6 Learning communities in mathematics: developing and studying inquiry communities in mathematics learning, mathematics teaching and mathematics teaching development
Agder University College, Norway
Learning Communities in Mathematics (KUL/LCM ) is a project which aims to design and study mathematics teaching development for the improved learning of mathematics through inquiry communities between teachers and didacticians. This paper introduces the LCM Project briefly with aims and a theoretical account, and an outline of implementation including methodology, data collection and analysis.
7 An aspect of teacher practice in turkish classrooms: differences in time given to students to do mathematics in two different types of schools
M. Kerem Karaagaç
University of Leeds
In this paper I will look at the structure of mathematics lessons in Turkish state schools and private colleges. Although teachers’ practices have similar structural features in teachers’ own accounts, there are different teacher privileging patterns in classrooms. In particular, the time given to student engagement with examples differs. In private colleges, time allowed for students engagement with problems is markedly less than in state schools.
School of Education, University of East Anglia
The topic ‘transformation of functions’ is commonly introduced, at least in the context of secondary Greek education where the study reported here is being conducted, in terms of the effects that the changes of parameters of functions have on their graphs. However, in my experience as a teacher, students, even at the later stage of upper secondary and further education, have substantial difficulties with the subject, especially in the lab courses. The focus of this paper is on students’ construction of meanings concerning the structure of mathematical concepts, such as invariancy, while working in an IT-based environment of multiple representations. Two groups of students, engaged with a mathematical activity concerning the concept of transformation of functions and using a newly introduced piece of software were interviewed. Qualitative analysis of the interviews is currently in progress. The research reported here is part of a larger doctoral study.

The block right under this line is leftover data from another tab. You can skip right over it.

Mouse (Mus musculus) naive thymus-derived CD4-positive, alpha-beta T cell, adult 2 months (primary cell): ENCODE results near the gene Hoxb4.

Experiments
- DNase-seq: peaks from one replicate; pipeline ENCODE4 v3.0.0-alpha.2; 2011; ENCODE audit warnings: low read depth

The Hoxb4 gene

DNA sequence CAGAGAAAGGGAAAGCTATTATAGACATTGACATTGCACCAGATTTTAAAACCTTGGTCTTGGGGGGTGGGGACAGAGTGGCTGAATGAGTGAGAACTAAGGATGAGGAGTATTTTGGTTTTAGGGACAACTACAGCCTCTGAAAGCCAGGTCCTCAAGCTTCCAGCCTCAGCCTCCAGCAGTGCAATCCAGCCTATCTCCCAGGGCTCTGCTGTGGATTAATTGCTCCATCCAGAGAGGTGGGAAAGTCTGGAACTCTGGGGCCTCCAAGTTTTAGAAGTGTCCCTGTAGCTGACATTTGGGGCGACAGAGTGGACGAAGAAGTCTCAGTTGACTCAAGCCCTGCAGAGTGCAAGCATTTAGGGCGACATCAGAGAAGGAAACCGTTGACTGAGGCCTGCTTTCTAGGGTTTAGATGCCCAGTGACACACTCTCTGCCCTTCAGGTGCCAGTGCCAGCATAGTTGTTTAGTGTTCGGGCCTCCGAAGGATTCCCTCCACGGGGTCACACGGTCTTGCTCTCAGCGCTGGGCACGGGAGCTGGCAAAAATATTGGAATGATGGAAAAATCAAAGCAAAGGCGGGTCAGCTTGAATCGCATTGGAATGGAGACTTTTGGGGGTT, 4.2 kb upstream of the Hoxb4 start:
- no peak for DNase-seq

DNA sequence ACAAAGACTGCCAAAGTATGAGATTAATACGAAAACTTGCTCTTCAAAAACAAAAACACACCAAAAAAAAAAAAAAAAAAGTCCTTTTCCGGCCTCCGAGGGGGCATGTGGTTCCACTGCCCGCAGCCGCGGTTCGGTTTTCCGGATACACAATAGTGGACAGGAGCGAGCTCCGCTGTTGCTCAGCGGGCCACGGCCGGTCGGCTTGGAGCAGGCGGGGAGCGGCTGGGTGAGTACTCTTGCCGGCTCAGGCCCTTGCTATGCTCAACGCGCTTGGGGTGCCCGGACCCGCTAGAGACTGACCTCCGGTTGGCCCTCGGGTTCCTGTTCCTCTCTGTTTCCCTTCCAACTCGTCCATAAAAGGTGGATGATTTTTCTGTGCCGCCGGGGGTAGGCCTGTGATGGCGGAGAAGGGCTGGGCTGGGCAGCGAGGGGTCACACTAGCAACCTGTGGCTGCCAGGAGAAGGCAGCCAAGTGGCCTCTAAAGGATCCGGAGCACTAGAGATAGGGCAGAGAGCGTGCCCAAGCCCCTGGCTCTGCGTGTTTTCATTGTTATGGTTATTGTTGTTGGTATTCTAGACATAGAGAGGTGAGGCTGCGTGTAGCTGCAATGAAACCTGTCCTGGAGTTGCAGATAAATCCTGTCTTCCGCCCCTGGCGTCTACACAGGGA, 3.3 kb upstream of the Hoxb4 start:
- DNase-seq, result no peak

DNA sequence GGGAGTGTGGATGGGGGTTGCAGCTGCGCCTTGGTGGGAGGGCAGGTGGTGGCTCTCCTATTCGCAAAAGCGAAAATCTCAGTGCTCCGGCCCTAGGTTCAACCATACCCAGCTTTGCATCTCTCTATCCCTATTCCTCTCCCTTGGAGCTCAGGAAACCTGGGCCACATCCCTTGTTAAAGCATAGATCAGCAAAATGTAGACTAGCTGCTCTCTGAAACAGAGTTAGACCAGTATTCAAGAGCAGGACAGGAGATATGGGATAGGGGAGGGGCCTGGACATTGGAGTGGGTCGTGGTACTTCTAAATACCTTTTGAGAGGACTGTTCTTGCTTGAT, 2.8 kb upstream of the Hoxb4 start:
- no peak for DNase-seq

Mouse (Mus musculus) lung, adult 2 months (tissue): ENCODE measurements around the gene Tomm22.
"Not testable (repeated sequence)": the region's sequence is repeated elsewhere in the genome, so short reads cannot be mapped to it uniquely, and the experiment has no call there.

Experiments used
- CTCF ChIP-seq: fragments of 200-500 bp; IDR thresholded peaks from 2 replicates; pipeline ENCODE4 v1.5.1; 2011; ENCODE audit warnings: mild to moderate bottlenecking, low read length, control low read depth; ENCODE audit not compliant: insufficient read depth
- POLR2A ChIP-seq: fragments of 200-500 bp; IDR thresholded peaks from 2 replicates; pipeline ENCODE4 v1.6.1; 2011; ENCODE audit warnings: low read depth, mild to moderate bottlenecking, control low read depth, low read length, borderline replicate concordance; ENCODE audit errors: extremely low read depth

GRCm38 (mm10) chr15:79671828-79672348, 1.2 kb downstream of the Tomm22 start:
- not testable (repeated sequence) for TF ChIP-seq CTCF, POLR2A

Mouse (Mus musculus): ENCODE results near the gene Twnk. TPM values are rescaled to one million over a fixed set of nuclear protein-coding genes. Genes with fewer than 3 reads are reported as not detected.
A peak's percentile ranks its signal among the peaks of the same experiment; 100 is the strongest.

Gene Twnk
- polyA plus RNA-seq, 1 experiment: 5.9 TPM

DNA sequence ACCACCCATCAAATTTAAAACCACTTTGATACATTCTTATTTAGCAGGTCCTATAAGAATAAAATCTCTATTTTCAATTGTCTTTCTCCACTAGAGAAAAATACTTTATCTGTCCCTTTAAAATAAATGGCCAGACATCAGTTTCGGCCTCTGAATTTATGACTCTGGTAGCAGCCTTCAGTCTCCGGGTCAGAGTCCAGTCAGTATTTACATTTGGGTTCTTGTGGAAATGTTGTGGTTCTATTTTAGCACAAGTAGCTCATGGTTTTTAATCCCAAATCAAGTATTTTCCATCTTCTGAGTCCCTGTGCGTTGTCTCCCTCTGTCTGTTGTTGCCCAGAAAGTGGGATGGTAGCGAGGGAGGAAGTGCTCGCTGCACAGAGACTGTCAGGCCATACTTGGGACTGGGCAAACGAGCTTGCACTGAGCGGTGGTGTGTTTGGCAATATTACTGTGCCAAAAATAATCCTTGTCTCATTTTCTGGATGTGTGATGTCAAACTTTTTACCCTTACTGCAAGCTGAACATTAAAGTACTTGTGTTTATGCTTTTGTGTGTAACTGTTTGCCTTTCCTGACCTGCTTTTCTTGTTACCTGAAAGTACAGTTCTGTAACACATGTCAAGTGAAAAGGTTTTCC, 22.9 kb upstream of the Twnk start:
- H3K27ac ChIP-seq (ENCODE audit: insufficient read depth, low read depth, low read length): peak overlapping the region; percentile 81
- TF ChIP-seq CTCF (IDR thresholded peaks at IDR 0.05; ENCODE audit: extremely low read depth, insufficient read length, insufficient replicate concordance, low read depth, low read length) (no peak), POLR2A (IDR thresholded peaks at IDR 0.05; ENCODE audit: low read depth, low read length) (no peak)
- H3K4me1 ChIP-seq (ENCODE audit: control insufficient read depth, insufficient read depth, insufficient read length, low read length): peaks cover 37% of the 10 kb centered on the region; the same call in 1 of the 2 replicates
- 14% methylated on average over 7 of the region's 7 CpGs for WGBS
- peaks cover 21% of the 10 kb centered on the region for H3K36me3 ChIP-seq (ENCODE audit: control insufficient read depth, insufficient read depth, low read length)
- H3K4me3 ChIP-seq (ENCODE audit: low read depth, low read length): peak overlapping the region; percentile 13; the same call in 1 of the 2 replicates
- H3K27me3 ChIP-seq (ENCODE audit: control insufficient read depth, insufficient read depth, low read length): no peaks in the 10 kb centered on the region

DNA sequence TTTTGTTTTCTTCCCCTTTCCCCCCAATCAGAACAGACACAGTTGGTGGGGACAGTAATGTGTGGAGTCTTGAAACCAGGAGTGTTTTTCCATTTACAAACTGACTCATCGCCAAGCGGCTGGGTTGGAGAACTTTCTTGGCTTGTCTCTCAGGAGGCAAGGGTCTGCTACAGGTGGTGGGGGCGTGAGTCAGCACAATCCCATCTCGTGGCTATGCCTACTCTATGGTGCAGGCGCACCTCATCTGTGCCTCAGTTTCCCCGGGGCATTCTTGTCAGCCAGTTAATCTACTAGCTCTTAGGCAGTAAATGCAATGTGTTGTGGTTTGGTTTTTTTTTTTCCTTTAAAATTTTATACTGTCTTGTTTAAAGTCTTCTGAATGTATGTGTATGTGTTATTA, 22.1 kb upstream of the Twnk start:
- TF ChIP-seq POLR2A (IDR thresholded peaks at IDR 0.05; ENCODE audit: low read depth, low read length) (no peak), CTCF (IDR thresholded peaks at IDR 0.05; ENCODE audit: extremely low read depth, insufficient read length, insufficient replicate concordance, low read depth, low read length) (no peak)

King’s College, University of London
Ideas such as “effective teaching&rdwuo; are an educational currency which impinge on the practice of teaching in expected and unexpected ways. They shape what is taken as ‘good’ and ‘bad’ classroom teaching of mathematics. Good teaching follows from articulating clear learning objectives and having a well thought-out lesson plan. Such an environment is perceived to be the best for learning mathematics. But is good teaching always dependent on prior and clear plans? In this paper I explore, through the notion of a mathematics teacher &ldwuo;winging it&rdwuo;, relationships between control, structure and freedom in mathematics teaching.
Chris Kyriacou and Maria Goulding
University of York, Department of Educational Studies
A systematic review group for mathematics education funded by the DfES was established at the University of York in October 2003. Its first review question was “Has the Daily Mathematics Lesson, in the context of the National Numeracy Strategy for primary schools in England, helped pupils to develop confidence and competence in early mathematics?” This paper reports on the processes and dilemmas involved in conducting a systematic review, and reports early findings.
11 Using the plenary to develop reflective and critical thinking and to enhance metacognitive awareness: student teachers’ perceptions and school-based experiences of the daily mathematics lesson plenary